Detroit is another movie, like Dunkirk, that I found extremely well-made, without necessarily thinking the script had a ton in the way of fresh thematic ideas. The Detroit riots weren't an event I had much familiarity with before seeing the movie, and I think the opening scenes have a bit of "whose story are we following here?" as it introduces quite a number of different players and story threads. But once it settles on its major set piece -- the Algiers motel raid -- it becomes a thoroughly gripping account of a police abuse situation that just avalanches wildly out of control. At this point, Bigelow is beyond master at staging a sequence like this, and her ratchet-tight command of the slowly mounting horrors, combined with some great specific details (the black security guard who's trying to cool things down but trying to stay out of hot water himself, the way the cops use the veneer of protecting the white girls to assault them, the way the entire affair lurches into even more horrifying territory with a simple quiet moment) give the film the same sense of verisimilitude that made The Hurt Locker and Zero Dark Thirty such compelling works.

But -- and I don't intend this as a knock on Mark Boal, who deserves to share in the credit for what the movie does well -- I don't think this material is as revelatory as the previous two Bigelow-Boal films. Because the violence perpetrated upon black Americans by white police officers has been such a horrific part of the news over the past few years, artists have understandably sought to find ways to deal with it in their work. The result is, a good number of films and tv shows that have addressed this topic (including a project I'm a part of that is filming literally at this moment). Which means, I'm going to want a movie like Detroit to dig a little deeper into what it's saying about this subject than what can often feel simply like a depiction of the horror of white cops abusing black bodies and getting away with it. I found Detroit's depiction engaging, honest, and moving... but I didn't much feel like I was seeing a take I hadn't seen before. Which had me leaving the theater feeling like I'd seen something effective, but sort of limited in conception.

The actors across the board are quite solid, but I did think Will Poulter was a bit of a stand-out. It's hard to portray base racism without coming off like a cartoon, but I thought he did so quite well -- his reaction to the moment when he realizes he's completely lost control of the situation shows a layer of vulnerability which rather expertly conveys that even the ugliest of behaviors can often come from otherwise ordinary people who are no less human than the rest of us.

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Re: Detroit reviews

Postby Mister Tee » Thu Aug 03, 2017 9:17 pm

Detroit is very well-made and powerful, but I'm not sure there's much to say about it. Bigelow does her typically excellent job of putting you in the middle of the action, and she tells a gripping story of, really, a small single event within the riots. But she doesn't find any grand context to make the film more than its content (apart from the self-evident fact that, in too many ways, we haven't moved an inch in the 50 years since). I picked up a hint of possible irony -- that civil liberties worked to the advantage of the wrong people involved in the incident -- but mostly I just watched it as a you-are-there re-enactment of a lost and lamentable episode from recent history.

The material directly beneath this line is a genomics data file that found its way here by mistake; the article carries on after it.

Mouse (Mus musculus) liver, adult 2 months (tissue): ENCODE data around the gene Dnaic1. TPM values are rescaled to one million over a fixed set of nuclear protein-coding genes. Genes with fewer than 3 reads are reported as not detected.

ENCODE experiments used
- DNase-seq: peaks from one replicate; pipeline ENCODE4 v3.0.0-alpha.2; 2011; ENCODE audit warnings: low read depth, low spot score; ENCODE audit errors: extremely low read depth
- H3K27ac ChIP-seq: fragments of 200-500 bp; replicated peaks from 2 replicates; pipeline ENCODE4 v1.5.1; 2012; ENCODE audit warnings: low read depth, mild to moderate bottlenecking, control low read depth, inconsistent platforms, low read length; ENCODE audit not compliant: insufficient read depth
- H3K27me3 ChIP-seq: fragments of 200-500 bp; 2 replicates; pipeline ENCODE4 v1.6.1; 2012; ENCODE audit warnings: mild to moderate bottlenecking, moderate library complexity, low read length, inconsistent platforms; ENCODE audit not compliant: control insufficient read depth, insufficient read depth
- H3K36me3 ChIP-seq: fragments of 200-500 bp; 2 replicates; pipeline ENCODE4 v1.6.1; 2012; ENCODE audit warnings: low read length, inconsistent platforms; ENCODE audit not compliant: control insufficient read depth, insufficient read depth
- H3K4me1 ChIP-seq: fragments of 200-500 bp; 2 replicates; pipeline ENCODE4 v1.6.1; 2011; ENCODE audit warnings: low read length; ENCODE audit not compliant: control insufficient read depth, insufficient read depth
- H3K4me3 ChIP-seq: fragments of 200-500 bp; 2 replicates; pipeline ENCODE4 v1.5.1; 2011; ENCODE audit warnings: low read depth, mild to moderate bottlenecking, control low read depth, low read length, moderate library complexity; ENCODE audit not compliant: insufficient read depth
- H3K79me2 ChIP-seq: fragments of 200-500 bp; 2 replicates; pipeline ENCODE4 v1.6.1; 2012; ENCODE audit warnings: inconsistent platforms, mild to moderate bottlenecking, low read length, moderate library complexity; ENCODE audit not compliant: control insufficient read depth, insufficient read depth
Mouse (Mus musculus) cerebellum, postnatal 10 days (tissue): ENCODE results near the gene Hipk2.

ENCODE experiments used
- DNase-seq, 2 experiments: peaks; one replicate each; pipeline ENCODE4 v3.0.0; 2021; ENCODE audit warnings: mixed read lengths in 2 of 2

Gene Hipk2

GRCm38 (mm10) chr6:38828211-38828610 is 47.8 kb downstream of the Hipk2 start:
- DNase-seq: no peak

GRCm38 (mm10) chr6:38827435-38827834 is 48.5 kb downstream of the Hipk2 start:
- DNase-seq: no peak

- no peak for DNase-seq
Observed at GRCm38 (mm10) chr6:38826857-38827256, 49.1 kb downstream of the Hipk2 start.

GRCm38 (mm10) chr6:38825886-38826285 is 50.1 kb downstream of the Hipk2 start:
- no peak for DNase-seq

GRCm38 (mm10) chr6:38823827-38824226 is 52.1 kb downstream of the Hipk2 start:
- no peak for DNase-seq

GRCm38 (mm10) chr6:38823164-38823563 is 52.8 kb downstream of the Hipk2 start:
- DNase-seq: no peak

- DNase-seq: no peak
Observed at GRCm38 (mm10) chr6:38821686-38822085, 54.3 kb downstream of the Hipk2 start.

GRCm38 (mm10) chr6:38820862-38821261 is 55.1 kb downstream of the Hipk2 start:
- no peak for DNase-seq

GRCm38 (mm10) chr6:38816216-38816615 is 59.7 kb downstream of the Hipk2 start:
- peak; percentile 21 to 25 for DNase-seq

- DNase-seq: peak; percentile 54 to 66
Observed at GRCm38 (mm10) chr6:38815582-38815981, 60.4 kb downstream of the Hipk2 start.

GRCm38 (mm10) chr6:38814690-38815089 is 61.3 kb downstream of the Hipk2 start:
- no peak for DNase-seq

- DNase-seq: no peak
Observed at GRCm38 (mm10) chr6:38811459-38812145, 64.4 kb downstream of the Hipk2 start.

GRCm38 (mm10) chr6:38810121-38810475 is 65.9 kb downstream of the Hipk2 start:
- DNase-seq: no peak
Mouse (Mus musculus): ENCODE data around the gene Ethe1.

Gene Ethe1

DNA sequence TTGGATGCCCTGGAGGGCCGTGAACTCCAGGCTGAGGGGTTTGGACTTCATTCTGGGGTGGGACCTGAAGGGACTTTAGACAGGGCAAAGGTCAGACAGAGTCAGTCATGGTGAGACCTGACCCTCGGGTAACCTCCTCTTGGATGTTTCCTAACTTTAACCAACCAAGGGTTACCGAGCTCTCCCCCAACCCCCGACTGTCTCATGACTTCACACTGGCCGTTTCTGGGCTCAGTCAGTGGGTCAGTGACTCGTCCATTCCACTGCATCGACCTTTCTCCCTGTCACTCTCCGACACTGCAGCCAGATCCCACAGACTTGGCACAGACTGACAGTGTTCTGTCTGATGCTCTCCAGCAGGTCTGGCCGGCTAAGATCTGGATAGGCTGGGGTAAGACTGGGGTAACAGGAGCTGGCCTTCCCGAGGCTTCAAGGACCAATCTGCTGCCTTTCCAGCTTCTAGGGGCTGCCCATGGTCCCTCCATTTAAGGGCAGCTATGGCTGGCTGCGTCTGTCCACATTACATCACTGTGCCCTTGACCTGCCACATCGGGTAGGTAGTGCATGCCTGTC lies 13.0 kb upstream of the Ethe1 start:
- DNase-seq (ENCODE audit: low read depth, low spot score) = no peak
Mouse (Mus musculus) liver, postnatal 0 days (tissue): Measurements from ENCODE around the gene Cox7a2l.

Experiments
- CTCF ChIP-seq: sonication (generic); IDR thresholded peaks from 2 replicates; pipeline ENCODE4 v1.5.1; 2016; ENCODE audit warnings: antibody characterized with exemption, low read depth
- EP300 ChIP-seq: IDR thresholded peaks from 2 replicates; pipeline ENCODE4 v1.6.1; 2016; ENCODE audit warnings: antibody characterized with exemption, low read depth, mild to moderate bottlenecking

As for Oscar hopes -- I have no idea. It probably depends on how successful (or not) the film is at the box office. It's fairly grim subject matter -- which is to say, it has none of the uplift of things like The Imitation Game or even Hacksaw Ridge -- and some people seem to be find it grueling to sit through. I had no such issues (and I worried about that, after my reaction to The Hurt Locker), but if that becomes the accepted wisdom, the film could struggle to get traction. Probably the most likely prize attention would come to the editing, and to one of the supporting actors -- Will Poulter as the vilest policeman, or Algee Smith as the singer drawn into the nightmare (he has the strongest character arc).

I don't want to undersell this. It's, as I said, quite powerful, and I came out of it happy to have at last seen a fully nutritious meal after six months of the opposite. It's just not as major a piece of work as Zero Dark Thirty. But I certainly think everyone here should want to see it.

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Detroit reviews

Postby Mister Tee » Sun Jul 23, 2017 10:18 pm

Had it not come right in the wake of Dunkirk, this film would probably be the event of the summer for serious moviegoers. A bit more mixed reception, but leaning strong.


http://variety.com/2017/film/reviews/de ... 202502122/

http://www.screendaily.com/reviews/detr ... ntID=40296

http://www.hollywoodreporter.com/review ... ew-1023656